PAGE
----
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Preparation and characterisation of an innovative injectable calcium sulphate based bone cement for vertebroplasty application

Dadkhah, Mehran, Pontiroli, Lucia, Fiorilli, Sonia, Manca, Antonio, Tallia, Francesca, Tcacencu, Ion, Vitale-Brovarone, Chiara
Journal of materials chemistry B 2016 v.5 no.1 pp. 102-115
bioactive properties, body fluids, bone formation, calcium sulfate, cement, compression strength, crystals, hydroxyapatite, indirect contact, mechanical properties, mixing, polymethylmethacrylate, porous media, soaking, spray drying, Sweden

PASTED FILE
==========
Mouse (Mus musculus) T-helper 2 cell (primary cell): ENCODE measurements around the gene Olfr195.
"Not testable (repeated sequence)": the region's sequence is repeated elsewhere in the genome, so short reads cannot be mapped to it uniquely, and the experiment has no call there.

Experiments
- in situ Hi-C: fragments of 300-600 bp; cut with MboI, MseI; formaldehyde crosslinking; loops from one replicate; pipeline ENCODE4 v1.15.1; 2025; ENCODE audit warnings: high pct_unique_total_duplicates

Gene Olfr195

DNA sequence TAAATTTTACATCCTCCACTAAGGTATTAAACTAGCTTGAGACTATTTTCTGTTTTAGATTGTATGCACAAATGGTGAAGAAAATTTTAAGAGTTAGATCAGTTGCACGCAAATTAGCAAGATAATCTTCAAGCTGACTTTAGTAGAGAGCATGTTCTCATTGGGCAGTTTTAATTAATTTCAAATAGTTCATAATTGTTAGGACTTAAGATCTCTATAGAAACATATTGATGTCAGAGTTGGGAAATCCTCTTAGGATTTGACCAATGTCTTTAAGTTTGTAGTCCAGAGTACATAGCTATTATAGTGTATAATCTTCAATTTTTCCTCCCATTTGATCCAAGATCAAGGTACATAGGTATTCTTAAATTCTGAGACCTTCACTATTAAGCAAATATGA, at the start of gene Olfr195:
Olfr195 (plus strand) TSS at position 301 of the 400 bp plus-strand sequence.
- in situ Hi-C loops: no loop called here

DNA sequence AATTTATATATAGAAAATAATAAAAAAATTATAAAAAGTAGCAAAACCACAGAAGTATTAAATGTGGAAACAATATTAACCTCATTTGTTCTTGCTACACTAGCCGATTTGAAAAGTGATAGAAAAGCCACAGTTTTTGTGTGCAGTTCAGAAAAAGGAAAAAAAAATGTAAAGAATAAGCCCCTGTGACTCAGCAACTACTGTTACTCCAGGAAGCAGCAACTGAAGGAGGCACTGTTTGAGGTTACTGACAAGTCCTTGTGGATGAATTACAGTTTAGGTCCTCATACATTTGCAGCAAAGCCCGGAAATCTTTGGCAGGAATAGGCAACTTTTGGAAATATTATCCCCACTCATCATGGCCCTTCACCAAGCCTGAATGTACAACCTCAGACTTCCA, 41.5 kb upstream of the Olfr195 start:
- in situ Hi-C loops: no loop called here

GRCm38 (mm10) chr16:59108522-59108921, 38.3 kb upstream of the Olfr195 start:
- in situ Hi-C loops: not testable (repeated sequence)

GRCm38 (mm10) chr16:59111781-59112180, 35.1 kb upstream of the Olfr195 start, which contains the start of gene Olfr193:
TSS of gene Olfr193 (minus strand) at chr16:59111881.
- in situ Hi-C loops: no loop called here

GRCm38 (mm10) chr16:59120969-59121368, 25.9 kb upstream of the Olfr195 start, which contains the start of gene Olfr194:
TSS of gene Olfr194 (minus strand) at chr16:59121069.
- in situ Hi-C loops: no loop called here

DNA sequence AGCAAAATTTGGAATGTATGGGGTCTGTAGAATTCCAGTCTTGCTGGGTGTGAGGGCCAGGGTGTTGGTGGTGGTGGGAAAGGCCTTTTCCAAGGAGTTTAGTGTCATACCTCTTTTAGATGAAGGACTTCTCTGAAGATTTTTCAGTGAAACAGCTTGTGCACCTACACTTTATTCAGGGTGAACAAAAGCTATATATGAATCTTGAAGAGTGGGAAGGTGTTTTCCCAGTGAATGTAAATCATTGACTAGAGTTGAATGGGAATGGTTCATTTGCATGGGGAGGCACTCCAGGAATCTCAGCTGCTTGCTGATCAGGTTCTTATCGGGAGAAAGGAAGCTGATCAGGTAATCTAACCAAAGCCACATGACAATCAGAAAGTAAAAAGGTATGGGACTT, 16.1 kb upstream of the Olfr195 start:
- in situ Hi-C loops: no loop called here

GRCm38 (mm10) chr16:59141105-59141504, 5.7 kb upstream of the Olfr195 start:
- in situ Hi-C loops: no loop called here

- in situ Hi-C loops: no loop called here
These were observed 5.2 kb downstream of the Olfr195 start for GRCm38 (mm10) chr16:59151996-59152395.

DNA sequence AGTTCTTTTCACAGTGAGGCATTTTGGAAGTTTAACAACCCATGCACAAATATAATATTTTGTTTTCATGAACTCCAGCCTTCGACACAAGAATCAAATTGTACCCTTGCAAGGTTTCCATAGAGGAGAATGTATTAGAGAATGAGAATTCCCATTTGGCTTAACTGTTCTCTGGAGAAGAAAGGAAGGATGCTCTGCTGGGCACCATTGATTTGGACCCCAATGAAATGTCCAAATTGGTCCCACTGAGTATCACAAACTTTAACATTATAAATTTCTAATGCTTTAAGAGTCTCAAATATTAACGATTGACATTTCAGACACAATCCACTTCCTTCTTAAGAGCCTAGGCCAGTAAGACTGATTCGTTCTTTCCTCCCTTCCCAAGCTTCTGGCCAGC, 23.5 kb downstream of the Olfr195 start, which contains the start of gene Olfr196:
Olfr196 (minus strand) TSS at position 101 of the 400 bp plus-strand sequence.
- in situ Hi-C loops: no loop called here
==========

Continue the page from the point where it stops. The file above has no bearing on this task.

In this study, an innovative injectable and bioresorbable composite cement (Spine-Ghost) has been developed by combining a radiopaque glass-ceramic powder (SCNZgc) and spray-dried mesoporous bioactive particles (W-SC) into type III alpha calcium sulphate hemihydrate (α-CSH) (composition α-CSH/SCNZgc/W-SC, 70/20/10 wt%). The Spine-Ghost cement and pure α-CSH (as a reference) were characterised in terms of physical and mechanical properties and compared to a commercial reference (Cerament® – Bonesupport AB, Sweden). The Spine-Ghost cement had a setting time comparable with Cerament® showing a good injectability in the range of 8–20 minutes after the end of mixing. In addition, the Spine-Ghost cement showed a good radiopacity when compared with standard PMMA (BonOs Inject, aap Biomaterials GmbH Germany) and higher compressive strength when compared to healthy cancellous bone. The bioactivity of both Spine-Ghost and Cerament® was evaluated through in vitro soaking in simulated body fluid (SBF). Spine-Ghost samples were highly bioactive, inducing the precipitation of hydroxyapatite crystals in the first week of soaking in vitro. It was also found that the degradation kinetics of the Spine-Ghost cement were faster than those of pure α-CSH and comparable to those of Cerament® after approximately 1 month of soaking in SBF. Moreover, the Spine-Ghost cement was cytocompatible in indirect-contact culture in vitro. Overall results indicate that the Spine-Ghost cement might be a very good candidate for vertebroplasty application and could enhance new bone formation in vivo.